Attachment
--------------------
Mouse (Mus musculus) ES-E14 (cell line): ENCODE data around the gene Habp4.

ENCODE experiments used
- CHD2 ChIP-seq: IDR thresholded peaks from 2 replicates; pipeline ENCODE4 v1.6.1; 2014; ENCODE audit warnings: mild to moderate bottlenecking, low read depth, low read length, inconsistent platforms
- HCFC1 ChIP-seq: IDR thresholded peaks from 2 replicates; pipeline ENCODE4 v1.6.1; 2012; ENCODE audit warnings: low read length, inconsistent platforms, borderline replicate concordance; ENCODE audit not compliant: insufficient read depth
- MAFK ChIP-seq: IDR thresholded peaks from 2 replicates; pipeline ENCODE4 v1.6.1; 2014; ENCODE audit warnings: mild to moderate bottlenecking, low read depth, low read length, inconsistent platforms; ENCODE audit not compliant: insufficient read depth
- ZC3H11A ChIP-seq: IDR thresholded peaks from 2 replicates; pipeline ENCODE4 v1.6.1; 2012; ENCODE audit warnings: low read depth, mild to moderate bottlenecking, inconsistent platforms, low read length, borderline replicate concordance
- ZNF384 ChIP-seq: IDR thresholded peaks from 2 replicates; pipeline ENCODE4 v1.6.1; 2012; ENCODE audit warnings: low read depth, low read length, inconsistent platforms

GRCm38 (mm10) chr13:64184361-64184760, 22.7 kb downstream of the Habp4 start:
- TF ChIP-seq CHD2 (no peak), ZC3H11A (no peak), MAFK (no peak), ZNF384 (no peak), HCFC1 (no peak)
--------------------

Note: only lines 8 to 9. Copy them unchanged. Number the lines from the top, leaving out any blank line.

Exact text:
GRCm38 (mm10) chr13:64184361-64184760, 22.7 kb downstream of the Habp4 start:
- TF ChIP-seq CHD2 (no peak), ZC3H11A (no peak), MAFK (no peak), ZNF384 (no peak), HCFC1 (no peak)